Seanad debates

Tuesday, 27 April 2010

2:30 pm

Photo of Nicky McFaddenNicky McFadden (Fine Gael)
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I thank the Minister of State for taking this motion on behalf of the Minister for Health and Children. I raise the issue following the publication of the report on sexual assault treatment units last week. I welcome the fact there are six sexual assault units throughout the country, one of which is in Mullingar, providing equity of access to all victims of sexual crimes and welcome the publication of the report, which is important for the development of the service. Some 500 people have had the unfortunate necessity to use the service, 50 of whom were in the Mullingar area.

If people are to be able to defend themselves, they must have forensic clinical evidence, which is why these units are crucial. However, there are difficulties with the unit in the Mullingar hospital. Initially, some eight doctors and one clinical nurse specialist, CNS - sexual forensic examiner - were available for roster duty in Mullingar, but now there are only five doctors and one CNS available. Initially there were also 12 assisting nurses, but now there are only 11. The reduction in staff numbers has led to the service being inadequately staffed, a fact recorded in the report. The staff shortage has also reduced the availability and timing of appointments for people who need to return to the hospital for an appointment to check up on sexually transmitted infections. This service is now reduced to one and a half hours per week, which is inadequate. To add insult to injury, the unit is located in a temporary facility. It operates from one room which, according to the report, is not discrete within the hospital and lacks proper facilities such as a toilet or shower. This is an insult to people who are already distressed and in difficulty. A new facility has been identified within the hospital, but no date has been provided as to when it will be available for staff and patients.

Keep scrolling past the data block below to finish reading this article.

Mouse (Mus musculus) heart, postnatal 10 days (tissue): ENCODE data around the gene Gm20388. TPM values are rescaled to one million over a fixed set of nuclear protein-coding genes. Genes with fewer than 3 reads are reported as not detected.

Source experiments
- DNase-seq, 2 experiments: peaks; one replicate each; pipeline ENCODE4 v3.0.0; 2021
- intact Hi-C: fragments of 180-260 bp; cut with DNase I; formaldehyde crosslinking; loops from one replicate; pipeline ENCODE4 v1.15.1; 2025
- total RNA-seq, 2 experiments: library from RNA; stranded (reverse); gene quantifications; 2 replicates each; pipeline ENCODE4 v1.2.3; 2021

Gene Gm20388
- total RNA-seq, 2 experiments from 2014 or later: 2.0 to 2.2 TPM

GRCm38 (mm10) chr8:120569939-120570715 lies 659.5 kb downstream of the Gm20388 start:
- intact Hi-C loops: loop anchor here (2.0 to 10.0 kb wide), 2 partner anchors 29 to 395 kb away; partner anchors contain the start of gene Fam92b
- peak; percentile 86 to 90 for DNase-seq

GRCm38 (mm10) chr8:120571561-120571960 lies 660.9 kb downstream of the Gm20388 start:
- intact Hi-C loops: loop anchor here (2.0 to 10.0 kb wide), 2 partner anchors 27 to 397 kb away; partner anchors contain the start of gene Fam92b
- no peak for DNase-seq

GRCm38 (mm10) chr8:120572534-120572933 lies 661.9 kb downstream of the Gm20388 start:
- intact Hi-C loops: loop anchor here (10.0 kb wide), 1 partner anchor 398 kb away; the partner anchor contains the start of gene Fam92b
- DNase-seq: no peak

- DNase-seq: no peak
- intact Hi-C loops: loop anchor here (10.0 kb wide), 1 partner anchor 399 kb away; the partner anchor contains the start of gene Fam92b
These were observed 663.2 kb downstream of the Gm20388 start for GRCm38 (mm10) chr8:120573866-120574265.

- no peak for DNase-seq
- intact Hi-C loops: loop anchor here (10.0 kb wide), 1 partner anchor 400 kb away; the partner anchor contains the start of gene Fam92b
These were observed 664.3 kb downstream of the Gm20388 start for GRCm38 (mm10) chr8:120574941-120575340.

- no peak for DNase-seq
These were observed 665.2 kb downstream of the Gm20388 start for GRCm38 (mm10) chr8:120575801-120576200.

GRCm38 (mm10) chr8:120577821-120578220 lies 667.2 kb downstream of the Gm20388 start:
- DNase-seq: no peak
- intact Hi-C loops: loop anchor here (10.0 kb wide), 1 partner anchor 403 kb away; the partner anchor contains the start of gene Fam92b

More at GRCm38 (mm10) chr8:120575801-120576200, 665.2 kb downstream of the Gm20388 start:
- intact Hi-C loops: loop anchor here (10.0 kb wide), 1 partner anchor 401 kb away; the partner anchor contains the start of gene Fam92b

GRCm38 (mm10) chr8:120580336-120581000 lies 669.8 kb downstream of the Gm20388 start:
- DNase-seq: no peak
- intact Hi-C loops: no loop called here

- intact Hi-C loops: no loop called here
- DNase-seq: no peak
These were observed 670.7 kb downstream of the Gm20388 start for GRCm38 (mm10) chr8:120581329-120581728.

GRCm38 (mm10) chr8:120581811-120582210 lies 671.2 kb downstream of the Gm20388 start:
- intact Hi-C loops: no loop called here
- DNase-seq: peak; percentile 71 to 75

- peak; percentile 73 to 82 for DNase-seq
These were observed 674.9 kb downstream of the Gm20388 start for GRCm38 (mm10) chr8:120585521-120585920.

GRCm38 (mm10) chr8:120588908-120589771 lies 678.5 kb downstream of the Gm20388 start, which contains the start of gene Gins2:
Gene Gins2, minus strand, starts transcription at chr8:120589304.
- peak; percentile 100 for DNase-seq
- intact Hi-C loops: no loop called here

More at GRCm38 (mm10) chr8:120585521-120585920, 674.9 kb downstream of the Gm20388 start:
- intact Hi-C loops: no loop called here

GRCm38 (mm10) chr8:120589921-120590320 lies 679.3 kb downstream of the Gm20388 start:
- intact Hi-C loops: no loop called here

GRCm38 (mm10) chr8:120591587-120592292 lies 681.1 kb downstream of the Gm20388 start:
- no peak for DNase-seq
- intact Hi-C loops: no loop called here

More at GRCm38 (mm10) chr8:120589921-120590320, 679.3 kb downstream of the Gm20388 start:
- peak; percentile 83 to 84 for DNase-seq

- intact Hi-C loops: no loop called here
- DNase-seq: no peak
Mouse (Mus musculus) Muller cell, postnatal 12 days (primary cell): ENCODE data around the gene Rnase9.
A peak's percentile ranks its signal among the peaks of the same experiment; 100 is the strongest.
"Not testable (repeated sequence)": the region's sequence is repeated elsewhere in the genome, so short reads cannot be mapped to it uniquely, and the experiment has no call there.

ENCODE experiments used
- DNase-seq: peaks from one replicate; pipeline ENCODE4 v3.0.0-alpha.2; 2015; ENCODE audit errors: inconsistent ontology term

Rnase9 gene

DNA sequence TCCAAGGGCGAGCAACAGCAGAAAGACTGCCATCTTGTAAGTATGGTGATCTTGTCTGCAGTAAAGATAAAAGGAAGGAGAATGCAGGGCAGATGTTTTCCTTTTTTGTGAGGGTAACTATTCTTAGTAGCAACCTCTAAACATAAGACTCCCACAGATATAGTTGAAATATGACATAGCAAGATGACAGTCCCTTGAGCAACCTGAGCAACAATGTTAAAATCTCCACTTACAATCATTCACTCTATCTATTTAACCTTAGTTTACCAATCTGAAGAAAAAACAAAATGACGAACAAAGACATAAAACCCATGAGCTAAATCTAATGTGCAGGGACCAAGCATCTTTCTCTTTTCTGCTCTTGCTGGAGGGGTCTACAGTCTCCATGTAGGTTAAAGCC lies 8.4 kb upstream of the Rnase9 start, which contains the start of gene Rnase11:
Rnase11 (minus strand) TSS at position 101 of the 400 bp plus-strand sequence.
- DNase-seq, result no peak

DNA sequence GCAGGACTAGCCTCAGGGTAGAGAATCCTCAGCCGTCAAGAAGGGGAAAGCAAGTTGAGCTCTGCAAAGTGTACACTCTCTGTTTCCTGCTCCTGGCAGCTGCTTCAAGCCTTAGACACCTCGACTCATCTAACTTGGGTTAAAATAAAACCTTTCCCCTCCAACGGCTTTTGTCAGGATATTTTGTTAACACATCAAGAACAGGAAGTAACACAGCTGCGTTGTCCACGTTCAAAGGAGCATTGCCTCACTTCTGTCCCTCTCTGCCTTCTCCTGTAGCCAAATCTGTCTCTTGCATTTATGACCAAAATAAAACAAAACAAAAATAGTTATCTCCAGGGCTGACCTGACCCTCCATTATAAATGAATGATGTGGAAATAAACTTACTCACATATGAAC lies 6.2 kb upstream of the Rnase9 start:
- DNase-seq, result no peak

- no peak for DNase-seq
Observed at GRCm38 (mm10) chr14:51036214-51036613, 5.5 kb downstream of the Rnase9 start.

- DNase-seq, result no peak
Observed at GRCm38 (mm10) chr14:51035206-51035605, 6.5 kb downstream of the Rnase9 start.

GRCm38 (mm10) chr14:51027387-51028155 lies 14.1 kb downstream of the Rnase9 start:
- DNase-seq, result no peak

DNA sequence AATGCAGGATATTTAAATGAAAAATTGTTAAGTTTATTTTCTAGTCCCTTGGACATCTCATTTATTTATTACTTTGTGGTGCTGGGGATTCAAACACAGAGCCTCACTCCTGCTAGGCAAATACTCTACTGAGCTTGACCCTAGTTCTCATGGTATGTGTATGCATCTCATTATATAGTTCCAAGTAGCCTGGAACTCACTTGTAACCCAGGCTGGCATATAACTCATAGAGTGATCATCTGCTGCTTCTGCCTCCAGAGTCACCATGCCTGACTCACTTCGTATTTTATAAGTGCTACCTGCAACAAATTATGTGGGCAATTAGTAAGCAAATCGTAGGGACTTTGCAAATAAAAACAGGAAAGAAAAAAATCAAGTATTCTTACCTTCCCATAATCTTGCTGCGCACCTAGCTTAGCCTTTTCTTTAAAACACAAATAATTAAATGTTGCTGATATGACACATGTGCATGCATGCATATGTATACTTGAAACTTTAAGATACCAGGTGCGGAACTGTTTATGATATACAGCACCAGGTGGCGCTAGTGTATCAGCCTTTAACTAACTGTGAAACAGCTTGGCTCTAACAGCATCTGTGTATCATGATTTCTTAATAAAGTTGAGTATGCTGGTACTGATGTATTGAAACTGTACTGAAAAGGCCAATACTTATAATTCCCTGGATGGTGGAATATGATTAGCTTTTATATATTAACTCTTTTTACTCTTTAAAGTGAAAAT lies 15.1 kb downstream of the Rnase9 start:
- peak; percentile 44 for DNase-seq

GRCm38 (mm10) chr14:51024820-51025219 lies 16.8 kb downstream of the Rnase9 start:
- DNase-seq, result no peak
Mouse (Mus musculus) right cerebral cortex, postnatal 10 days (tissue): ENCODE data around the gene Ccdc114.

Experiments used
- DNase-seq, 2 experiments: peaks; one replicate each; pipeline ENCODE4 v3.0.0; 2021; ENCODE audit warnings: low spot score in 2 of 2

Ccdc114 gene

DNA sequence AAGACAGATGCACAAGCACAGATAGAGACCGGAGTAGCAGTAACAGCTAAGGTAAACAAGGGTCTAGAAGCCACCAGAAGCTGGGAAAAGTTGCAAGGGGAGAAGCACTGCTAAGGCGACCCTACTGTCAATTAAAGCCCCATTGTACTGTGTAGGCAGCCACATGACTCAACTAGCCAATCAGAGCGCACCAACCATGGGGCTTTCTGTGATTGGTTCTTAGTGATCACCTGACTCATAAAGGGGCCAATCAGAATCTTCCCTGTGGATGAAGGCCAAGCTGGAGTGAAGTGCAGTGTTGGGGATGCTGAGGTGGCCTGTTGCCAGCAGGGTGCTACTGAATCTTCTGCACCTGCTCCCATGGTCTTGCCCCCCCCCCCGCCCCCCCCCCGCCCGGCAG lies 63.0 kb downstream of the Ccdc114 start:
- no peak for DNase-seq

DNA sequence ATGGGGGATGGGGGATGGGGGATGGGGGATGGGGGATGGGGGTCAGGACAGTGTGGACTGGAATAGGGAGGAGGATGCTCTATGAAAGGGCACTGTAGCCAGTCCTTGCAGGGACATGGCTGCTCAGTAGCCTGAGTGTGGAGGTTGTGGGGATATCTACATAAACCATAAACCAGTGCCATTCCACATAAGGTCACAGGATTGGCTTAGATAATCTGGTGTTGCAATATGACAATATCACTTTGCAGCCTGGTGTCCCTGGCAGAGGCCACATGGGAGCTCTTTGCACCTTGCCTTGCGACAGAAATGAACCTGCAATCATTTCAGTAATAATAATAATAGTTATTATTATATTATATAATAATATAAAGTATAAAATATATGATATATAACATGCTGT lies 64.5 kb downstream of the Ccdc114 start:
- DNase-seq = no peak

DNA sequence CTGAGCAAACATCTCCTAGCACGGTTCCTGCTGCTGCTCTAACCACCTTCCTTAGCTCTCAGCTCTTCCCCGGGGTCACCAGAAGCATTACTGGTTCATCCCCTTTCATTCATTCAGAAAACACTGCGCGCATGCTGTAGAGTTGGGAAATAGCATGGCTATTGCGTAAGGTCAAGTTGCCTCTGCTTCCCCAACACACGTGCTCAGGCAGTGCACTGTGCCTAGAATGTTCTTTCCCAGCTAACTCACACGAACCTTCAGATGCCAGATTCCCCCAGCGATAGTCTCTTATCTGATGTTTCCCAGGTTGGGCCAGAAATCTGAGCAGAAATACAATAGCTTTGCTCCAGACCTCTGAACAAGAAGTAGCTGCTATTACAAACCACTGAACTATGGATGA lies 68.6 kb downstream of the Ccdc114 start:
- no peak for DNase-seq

I am concerned about the situation in Mullingar. In recent years there has been insidious downgrading of every facility that has gone into the Mullingar hospital. The situation is very negative. The consultants and staff have to fight tooth and nail to retain every service. I fear that what happened with post mortem facilities last month, which were transferred to Tullamore, will happen again. This downgrading is harmful, especially considering that Tullamore has no gynaecological or obstetric facilities. I ask the Minister of State to ensure the staff complement is reinstated to provide a service 24 hours a day, seven days a week. This serves the catchment area of Westmeath, Longford, Offaly and Laois. People require the service and we have as much right as any other part of the country to a full and adequate service for people in difficulty.

By the way, today ambulances were turned away from the Longford-Westmeath Regional Hospital, Mullingar and Portiuncula Hospital as they were not able to deal with the numbers of patients in those hospitals.

Photo of Conor LenihanConor Lenihan (Minister of State, Department of Education and Science; Minister of State, Department of Communications, Energy and Natural Resources; Minister of State, Department of Enterprise, Trade and Employment; Dublin South West, Fianna Fail)
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I thank the Senator for raising this important issue. As she might be aware, last week in Letterkenny the Minister for Health and Children launched the annual statistics for the year 2009 from all six sexual assault treatment units. Seeking support in the aftermath of a rape or sexual assault is a major challenge and the work of sexual assault treatment units, SATUs, play a vital role in assisting recent victims from a number of different perspectives, including the collection of forensic clinical evidence for potential future prosecutions, immediate physical and psychological care for the victim, and referral to longer-term support.